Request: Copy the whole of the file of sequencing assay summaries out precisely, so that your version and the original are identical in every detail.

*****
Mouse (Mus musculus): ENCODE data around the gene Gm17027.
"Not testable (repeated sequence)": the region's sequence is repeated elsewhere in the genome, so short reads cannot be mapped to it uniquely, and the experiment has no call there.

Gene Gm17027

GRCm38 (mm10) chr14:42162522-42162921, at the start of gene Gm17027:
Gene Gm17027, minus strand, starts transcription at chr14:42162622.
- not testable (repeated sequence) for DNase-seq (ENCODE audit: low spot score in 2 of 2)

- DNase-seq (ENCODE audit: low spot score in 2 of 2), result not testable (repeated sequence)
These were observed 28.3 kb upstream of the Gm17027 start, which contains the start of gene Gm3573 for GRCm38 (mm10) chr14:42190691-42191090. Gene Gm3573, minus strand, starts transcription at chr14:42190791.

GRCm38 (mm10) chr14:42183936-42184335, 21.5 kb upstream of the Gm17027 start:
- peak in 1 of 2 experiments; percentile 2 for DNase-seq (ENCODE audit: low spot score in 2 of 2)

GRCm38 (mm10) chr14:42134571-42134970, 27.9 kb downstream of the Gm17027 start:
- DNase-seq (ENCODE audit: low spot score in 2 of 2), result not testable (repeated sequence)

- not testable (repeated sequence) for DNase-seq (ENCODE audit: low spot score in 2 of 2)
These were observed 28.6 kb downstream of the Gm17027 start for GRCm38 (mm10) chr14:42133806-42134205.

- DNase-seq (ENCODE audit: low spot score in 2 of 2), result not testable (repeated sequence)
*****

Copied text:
Mouse (Mus musculus): ENCODE data around the gene Gm17027.
"Not testable (repeated sequence)": the region's sequence is repeated elsewhere in the genome, so short reads cannot be mapped to it uniquely, and the experiment has no call there.

Gene Gm17027

GRCm38 (mm10) chr14:42162522-42162921, at the start of gene Gm17027:
Gene Gm17027, minus strand, starts transcription at chr14:42162622.
- not testable (repeated sequence) for DNase-seq (ENCODE audit: low spot score in 2 of 2)

- DNase-seq (ENCODE audit: low spot score in 2 of 2), result not testable (repeated sequence)
These were observed 28.3 kb upstream of the Gm17027 start, which contains the start of gene Gm3573 for GRCm38 (mm10) chr14:42190691-42191090. Gene Gm3573, minus strand, starts transcription at chr14:42190791.

GRCm38 (mm10) chr14:42183936-42184335, 21.5 kb upstream of the Gm17027 start:
- peak in 1 of 2 experiments; percentile 2 for DNase-seq (ENCODE audit: low spot score in 2 of 2)

GRCm38 (mm10) chr14:42134571-42134970, 27.9 kb downstream of the Gm17027 start:
- DNase-seq (ENCODE audit: low spot score in 2 of 2), result not testable (repeated sequence)

- not testable (repeated sequence) for DNase-seq (ENCODE audit: low spot score in 2 of 2)
These were observed 28.6 kb downstream of the Gm17027 start for GRCm38 (mm10) chr14:42133806-42134205.

- DNase-seq (ENCODE audit: low spot score in 2 of 2), result not testable (repeated sequence)